Update: The newspaper article that contains the Jenny Jones quote is not from this week, but rather from over a month ago. I had it emailed to me, and assumed it was a reaction to this week’s events. It isn’t, and so some of the premise of the article has been changed to reflect that. I’ll comment below on Jenny’s decision to call for resources to be reduced a month ago. Peter

Today the Murdoch media came under fire from almost everyone. Even the Murdoch fan boys, Harry Cole and Paul Staines have admitted that it might have been a little wrong to ‘phone hack the mobile ‘phone of Milly Dowler or the families of the 7/7 victims. And that’s understandable. For most normal people this activity is repulsive. Hacking into anyone’s ’phone is pretty distasteful, but hampering a police inquiry by deleting messages from a missing girl’s mobile ‘phone is well beyond distasteful. Literally everyone I’ve spoken to has wanted to talk about this – everyone sees it as an important issue.

Or almost everyone sees it as an important issue, because much to my surprise, Green Mayoral candidate Jenny Jones has decided not to condemn ‘phone hacking. Instead, her contribution is to say that the police are wasting resources on it. They should be investigating something else. The fact that the investigative technique of choice for Britain’s largest media group knowingly hampered the search for a missing girl isn’t something she thinks is a priority. Instead we’re given a list of crimes that she does consider important. Of course, the fact that any of them could be exacerbated by the cynical actions of News International journalists isn’t relevant to her.

But Green member of the London Assembly Jenny Jones called, over a month ago, for this investigation to be scaled down. She thought it was too much of a waste of police resources. While the full extent of the reprehensible ‘phone hacking activities of News International wasn’t known then, it’s likely that the police resources devoted to this have helped to keep the issue live and to force the revelations of the past week into the open.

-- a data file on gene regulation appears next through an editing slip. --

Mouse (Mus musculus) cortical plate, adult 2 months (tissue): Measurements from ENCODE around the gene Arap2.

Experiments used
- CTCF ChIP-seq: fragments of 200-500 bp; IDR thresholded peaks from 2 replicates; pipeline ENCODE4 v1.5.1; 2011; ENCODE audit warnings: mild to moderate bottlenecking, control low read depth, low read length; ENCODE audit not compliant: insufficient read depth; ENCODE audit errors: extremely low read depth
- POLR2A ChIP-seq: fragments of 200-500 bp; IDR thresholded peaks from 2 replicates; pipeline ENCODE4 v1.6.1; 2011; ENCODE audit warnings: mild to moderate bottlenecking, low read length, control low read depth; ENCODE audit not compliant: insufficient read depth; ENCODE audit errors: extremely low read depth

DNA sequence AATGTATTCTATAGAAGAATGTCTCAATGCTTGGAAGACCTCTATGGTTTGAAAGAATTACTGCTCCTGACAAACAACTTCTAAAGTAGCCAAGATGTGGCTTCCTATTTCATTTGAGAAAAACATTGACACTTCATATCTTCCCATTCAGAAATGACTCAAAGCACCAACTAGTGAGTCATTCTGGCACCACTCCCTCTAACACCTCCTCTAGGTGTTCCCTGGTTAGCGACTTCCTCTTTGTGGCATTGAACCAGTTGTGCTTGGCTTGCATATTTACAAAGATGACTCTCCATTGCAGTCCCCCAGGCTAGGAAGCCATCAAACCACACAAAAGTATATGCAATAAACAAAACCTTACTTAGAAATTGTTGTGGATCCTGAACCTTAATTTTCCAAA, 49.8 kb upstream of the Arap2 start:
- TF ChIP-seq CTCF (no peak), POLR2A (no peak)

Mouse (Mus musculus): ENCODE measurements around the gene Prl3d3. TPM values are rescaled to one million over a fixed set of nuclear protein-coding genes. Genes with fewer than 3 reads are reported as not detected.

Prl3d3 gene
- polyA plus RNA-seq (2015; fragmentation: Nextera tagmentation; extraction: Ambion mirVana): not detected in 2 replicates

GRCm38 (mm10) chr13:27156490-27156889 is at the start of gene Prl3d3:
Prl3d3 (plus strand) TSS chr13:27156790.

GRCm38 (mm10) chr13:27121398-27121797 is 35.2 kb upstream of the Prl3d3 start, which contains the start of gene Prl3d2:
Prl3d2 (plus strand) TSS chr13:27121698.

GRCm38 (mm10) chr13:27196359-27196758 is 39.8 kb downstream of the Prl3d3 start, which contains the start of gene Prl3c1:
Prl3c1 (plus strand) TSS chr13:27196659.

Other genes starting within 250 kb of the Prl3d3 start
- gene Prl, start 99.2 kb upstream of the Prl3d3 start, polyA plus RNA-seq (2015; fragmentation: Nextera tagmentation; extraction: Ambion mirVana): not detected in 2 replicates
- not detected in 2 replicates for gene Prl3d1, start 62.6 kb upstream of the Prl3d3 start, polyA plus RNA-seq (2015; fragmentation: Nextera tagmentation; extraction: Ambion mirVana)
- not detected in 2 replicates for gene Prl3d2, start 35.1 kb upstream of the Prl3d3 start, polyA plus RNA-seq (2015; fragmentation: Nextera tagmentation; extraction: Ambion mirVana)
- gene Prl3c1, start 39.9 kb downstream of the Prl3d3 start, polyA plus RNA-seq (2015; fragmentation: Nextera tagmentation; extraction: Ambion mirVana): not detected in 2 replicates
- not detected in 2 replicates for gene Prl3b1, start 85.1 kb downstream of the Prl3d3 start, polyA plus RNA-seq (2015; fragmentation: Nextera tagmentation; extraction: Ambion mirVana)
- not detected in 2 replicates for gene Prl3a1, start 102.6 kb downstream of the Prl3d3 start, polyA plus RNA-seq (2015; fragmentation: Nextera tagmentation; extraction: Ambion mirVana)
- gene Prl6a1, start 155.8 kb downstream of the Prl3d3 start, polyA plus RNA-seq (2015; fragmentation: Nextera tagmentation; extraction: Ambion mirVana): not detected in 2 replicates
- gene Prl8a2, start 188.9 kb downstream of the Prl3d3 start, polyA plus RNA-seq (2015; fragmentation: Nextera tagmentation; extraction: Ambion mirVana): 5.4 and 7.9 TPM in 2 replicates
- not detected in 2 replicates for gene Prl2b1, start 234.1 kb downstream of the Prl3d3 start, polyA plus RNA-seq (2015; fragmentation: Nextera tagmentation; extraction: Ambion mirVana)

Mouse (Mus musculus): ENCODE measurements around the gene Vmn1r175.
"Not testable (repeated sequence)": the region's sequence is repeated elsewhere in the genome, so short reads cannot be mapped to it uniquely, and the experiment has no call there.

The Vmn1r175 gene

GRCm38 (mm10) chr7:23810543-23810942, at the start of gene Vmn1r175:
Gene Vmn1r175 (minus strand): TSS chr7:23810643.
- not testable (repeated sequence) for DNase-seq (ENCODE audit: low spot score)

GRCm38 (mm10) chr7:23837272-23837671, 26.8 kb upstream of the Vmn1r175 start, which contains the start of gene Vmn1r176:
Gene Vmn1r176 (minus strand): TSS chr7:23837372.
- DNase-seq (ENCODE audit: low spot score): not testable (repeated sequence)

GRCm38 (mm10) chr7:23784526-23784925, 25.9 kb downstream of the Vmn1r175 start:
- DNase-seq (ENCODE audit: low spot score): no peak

This is, in itself a contribution that could easily be overlooked. This week is a good one to have your gaffe buried. But this isn’t the first time Jenny Jones has made contentious interventions on behalf of the police. In fact defending the Metropolitan Police’s failings seems to be the main thing that Jenny Jones does with the platform the Green Party gives her.

In 2007 when no-one (not even then Mayor Ken Livingstone) could be found to defend then Chief Constable Ian Blair over the Metropolitan Police’s decision to execute Jean Charles de Menezes, Jenny was there for him. While everyone else called for his resignation, or kept a sensible distance, Jenny fronted up for a police officer who had been roundly condemned in the police trial. (Again this press release is missing from the Green Party website). It’s a bizarre position for a Green to find herself in. But there’s an explanation. She’s on the Metropolitan Police Authority, and she’s gone native. She sees her job as representing the police to the people of London, not the people of London to the Police.